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Soft pity! thou whose swelling eyes still bend
O'er some sail object, maid of heaven descend :
Ah let one face of generous grief be near ;
Thy store can spare for helpless age a tear.
And thou whose eyes with patient hope serene,
Still look to heav'n, and scorn this languid scene :
Calm resignation! teach him how to prize
That awful hour on which thy faith relies.
A busy life demands a serious close ;
And grief can ask no more than soft repose.
That ease is death's, when kings shall frown no more,
And victims bless the stroke, they fear’d before.
Then heart-wrung grief shall draw a longer lot,
The scalding tear of yesterday forgot;
Then shall the cloud that frown d upon the sight
Disclose its brighter side, its tints of light.
Already sickness chills the small remains
Of vital heat that warms his wither'd veins.
Already from his eyes its fires has stole,
Revealing there the fears that load his soul.
That force elastic which can rise tho' prest
With sorrows load, forsakes his aged breast ;
The weakened frame receives the galling weight,
Feels its diminished strength, and yields to fate.
Tears fill the furrows of his reverend cheek,
Whose silent rhetoric proves language weak.
Each heart must sicken when a man shall weep,
A great man's tears inflict a shock too deep.
Too strong the conflict. Nature sinks oppress'd.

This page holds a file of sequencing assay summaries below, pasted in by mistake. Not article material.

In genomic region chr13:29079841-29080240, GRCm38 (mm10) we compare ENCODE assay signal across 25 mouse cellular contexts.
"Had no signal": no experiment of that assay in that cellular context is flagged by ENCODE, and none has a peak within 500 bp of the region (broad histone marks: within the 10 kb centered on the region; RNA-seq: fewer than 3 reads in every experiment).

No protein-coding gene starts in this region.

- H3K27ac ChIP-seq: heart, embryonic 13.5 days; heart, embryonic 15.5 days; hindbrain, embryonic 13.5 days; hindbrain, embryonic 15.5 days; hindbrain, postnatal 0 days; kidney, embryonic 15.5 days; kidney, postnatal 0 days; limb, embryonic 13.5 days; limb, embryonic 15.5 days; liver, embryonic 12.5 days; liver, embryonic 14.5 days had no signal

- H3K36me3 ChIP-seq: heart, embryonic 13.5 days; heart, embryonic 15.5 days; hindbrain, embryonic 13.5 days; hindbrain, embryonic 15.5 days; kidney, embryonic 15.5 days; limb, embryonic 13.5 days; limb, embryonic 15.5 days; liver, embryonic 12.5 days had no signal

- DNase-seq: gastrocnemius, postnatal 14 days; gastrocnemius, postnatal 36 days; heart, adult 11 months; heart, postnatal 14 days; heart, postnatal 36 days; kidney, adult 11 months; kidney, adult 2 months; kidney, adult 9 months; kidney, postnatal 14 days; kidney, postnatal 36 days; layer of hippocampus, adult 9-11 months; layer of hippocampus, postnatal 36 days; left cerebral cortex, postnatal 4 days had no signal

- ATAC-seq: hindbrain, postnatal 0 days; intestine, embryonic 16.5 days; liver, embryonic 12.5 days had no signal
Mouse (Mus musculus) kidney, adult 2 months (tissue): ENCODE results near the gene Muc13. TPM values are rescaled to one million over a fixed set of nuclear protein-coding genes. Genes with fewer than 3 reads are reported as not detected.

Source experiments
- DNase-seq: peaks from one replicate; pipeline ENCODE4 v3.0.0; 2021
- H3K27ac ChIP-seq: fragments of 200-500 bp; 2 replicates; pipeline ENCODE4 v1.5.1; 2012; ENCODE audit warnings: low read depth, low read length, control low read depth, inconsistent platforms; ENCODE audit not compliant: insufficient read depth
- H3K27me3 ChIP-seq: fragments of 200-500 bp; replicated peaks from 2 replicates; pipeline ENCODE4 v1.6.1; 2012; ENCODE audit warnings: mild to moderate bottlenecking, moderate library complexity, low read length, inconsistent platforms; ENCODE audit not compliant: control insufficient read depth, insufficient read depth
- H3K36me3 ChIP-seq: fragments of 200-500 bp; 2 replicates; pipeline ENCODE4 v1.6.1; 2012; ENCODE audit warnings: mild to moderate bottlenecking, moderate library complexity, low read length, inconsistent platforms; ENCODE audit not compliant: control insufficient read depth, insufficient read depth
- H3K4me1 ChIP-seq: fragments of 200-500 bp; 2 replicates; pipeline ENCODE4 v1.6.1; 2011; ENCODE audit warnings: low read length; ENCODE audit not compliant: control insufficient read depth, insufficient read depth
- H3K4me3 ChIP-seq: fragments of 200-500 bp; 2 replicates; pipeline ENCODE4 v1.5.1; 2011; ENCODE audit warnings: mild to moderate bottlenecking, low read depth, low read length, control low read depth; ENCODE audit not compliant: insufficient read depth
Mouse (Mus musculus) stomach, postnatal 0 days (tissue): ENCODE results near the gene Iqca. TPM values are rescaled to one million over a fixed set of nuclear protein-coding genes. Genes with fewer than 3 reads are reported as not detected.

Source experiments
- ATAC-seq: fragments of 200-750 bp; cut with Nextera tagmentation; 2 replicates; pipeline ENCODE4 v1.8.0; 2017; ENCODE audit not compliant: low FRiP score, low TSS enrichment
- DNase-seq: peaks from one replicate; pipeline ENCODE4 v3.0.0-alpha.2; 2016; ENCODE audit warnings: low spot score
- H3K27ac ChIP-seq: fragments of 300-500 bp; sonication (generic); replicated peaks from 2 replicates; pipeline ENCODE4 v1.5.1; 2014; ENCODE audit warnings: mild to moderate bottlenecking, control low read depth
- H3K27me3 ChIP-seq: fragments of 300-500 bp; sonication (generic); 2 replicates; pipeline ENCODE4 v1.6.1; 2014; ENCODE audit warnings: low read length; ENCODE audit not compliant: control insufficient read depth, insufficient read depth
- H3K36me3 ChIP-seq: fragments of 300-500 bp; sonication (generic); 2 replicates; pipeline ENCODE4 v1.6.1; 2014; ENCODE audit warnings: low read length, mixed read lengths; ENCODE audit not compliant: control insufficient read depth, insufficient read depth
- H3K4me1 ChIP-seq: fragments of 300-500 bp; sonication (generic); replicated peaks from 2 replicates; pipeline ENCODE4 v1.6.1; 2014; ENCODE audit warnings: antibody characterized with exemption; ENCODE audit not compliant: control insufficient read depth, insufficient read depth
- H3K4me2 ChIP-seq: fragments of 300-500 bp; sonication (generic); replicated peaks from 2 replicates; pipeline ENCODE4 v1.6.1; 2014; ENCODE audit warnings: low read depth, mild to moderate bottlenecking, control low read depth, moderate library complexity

What gate stands wide to succour the distress'd ?

Religion's holy mansion * rises near,
No son of woe can come a stranger there.
There pious hands shall thrust the bar aside;
Slow to her humble door, too low for pride,
Till pride shall stoop, they bear their painful load,
There sorrow oft has found a safe abode.
With kind concern and hospitable care,
The sons of peace each needful help prepare,
An anxious readiness in each appears,
For all with pity view his helpless years.
Soon as his rank, and high estate they learn,
Respect and wonder swell their first concern;
In vain they strive ; for Oh no kindling breath
Can e'er renew the flame once chill’d by death.
His eyes already lose their sickly gloom,
For well he feels his hour of peace is come.
These faultering words, whose accents last shall leave
His trembling lips, the pious train receive.

“O sad mistake! O vain misguiding light,
« Pursued alas too far, as false, as bright!
“ O fatal error, ill repented now,
() wretch, before a mortal God to bow!

“ Had I, just God of truth, obeyed thy word “ With half the zeal I serv'd an earthly Lord, « Thou ne'er had'st left me in

my

friendless hour, " Thus old, to feel the scourge of worldly power.

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* Leicester Abby. The fatigue of his journey, and the distress of his mind, rendered hiin incapable of proceeding further towards London. He reached this place with great difficulty, and died there.

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for me,

“ Thy toil is light, thy recompense secure, “ I serv'd a prince whose smiles were never sure ; “ Who fearless scorn'd all hazard to fulfill “ Some purpose of a wild ungovern d will. “ He who shall live to see with aged eyes “ The tombs of parents, children, friends arise, “ Shall often wish his ashes slept with theirs, “ And crave their pillow in his warmest prayers. “ But I tho' struggling in each moment's breath, “ Suill wish'd to live, till sorrow welcom'd death, “ No change to misery can be a curse, “ The happy only fear a sad reverse. Yet let my royal master deign to hear, “ That Wolsey nam'd him in his latest prayer. « Ah, let him think on all the toil I bore, And weep